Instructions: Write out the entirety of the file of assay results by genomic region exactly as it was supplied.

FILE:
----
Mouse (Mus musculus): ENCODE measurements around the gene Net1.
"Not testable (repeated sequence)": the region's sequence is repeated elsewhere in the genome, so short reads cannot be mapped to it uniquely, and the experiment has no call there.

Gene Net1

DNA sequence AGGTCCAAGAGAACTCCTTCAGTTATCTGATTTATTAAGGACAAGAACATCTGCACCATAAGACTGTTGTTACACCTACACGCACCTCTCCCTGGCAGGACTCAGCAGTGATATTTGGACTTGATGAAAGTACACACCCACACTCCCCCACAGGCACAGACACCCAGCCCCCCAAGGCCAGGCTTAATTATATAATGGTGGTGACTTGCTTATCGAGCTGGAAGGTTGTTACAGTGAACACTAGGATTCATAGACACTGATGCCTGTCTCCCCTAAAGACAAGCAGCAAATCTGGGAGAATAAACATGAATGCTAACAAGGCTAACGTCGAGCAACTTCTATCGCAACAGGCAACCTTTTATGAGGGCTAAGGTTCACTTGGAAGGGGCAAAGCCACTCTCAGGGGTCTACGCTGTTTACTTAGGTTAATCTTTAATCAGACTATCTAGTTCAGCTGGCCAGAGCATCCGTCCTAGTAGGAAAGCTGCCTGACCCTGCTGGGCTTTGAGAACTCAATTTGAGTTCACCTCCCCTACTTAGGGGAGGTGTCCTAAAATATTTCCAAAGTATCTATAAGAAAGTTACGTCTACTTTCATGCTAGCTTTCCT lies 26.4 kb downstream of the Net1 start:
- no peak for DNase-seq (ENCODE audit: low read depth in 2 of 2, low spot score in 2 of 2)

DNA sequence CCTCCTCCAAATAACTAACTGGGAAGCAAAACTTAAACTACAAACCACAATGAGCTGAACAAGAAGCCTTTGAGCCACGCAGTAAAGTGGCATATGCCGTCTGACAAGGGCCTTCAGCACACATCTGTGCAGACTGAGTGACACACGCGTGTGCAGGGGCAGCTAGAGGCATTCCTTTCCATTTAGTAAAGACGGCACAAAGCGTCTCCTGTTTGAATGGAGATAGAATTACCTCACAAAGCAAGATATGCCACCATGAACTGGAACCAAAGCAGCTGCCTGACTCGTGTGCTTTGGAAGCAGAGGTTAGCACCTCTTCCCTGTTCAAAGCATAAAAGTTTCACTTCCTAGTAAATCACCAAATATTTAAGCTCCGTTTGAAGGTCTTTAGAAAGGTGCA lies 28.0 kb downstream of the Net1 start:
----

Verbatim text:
Mouse (Mus musculus): ENCODE measurements around the gene Net1.
"Not testable (repeated sequence)": the region's sequence is repeated elsewhere in the genome, so short reads cannot be mapped to it uniquely, and the experiment has no call there.

Gene Net1

DNA sequence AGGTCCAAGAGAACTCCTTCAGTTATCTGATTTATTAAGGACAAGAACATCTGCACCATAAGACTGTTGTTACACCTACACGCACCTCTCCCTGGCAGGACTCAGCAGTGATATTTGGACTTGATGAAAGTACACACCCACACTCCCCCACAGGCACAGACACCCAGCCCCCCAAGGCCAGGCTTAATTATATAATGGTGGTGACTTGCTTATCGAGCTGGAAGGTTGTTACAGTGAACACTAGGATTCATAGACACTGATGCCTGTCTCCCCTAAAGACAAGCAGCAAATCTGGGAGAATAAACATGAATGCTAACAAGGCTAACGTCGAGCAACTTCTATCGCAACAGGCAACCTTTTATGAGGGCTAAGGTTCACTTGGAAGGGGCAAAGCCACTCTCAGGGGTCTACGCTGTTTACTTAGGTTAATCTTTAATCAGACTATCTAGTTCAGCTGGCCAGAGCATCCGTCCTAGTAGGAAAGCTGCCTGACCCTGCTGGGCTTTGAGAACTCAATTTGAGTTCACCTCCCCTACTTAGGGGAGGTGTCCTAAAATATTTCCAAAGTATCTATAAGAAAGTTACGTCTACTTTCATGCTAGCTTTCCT lies 26.4 kb downstream of the Net1 start:
- no peak for DNase-seq (ENCODE audit: low read depth in 2 of 2, low spot score in 2 of 2)

DNA sequence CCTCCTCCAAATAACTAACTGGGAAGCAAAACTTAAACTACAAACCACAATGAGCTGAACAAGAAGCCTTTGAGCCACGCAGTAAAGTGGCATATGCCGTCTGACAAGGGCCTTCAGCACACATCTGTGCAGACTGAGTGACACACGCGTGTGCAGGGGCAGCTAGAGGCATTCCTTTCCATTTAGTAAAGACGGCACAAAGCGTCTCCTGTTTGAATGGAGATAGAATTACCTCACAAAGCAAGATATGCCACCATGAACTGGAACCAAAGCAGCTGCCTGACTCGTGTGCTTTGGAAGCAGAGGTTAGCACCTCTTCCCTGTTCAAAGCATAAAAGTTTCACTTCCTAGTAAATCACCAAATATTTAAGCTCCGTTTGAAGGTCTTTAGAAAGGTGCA lies 28.0 kb downstream of the Net1 start: